Geometry in Banff

I have been spending my sabbatical this year at MSRI and the University of California, Berkeley.  I cannot complain about the great interaction with faculty from all over the world, and the wonderful “sunny and 65” days in the Bay area.  So why did I spend last week at the Banff National Park in Canada, surrounded by spectacular mountains with blowing wind and snow?

I was invited to attend a workshop at the Banff International Research Station (BIRS) on geometry.  The main objective of this meeting was to discuss recent ideas and problems in discrete geometry, geometric measure theory and asymptotic geometric analysis.  At first, I feared that my work (mostly focusing on discrete topology and geometric combinatorics) would be too far afield from the rest of the participants.  However, the group (pictured below) were such a diverse (and good looking) collection of individuals, all interested in geometric ideas.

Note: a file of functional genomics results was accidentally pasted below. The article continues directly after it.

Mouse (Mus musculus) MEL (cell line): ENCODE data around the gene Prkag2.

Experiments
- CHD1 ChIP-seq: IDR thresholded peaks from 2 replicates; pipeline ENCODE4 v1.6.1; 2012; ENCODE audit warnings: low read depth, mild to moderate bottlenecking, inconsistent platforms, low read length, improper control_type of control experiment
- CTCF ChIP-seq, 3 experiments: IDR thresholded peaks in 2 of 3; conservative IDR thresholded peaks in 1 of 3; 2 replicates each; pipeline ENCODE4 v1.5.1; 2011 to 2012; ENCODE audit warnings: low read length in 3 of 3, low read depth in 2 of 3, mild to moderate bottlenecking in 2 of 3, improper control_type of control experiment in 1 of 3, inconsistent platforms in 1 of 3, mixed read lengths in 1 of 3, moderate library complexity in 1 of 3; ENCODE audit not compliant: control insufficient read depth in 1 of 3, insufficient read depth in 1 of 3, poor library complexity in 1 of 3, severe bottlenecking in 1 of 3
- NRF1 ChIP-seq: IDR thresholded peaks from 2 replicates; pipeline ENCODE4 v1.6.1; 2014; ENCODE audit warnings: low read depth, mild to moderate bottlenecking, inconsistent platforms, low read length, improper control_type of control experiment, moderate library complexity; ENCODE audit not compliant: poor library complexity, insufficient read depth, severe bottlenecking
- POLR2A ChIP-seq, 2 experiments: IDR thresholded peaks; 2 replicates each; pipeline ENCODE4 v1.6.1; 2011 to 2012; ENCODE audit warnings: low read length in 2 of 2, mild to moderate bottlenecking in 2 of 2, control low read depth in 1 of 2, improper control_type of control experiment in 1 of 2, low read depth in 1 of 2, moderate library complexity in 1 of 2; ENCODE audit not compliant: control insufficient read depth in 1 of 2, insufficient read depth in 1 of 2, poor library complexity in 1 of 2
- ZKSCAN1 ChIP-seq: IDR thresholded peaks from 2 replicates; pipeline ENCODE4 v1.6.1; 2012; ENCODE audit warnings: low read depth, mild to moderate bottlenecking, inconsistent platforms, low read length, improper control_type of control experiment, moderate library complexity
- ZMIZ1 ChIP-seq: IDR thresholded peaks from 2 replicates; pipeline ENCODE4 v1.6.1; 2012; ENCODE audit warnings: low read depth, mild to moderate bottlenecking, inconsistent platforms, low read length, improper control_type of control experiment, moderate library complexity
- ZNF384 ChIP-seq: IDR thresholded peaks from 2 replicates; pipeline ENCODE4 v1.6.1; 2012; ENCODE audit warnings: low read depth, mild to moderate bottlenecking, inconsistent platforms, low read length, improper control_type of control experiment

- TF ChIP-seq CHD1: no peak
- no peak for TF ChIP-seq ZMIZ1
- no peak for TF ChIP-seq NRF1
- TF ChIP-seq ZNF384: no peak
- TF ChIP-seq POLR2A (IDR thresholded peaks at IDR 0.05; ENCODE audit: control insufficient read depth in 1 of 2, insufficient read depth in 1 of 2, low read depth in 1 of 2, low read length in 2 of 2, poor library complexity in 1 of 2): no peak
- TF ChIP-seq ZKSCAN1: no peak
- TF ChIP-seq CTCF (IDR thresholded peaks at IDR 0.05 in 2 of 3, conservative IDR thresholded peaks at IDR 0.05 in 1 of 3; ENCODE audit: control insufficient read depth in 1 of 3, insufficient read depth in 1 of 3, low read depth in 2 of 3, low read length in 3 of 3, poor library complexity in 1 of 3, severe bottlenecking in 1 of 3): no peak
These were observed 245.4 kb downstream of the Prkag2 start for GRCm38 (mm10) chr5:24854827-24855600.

Group Photo 1

Instead of giving an overall description, I thought I would share some of the wonderful conversations I had during the week, just to showcase this workshop from my vantage-point:

  • Jason Cantarella:  Generalize and incorporate derivatives into the notion of particle collisions and compactifications from algebraic geometry.
  • Bob Connelly (one of my mathematical heroes): Incorporate rigidity theory into making every simple polygon evolve into a convex polygon while increasing internal visibility of its vertices.
  • Simon Cox: View the 3D associahedron as the right candidate for the perimeter-minimizing configuration of 9 equal-area bubbles on the sphere.
  • Mohammad Ghomi (a friend from graduate school I have not seen in over 10 years): Relate the linking number to pushing a knot along an injective family of  normal directions.
  • Greg Kuperberg:  Particle collisions with constraints (motivated by Kontsevich) based on a trivalent graph.
  • Wlodek Kuperberg: Show how triangulations on the boundary of a cube induce triangulations of the cube.
  • Frank Morgan: Understand the mission of the MAA Monthly and how to accomplish it better.
  • John Sullivan:  Construct spaces of polygonalizations from a planar point set based on a new set of flip moves.

It was certainly a week to remember, despite the cold.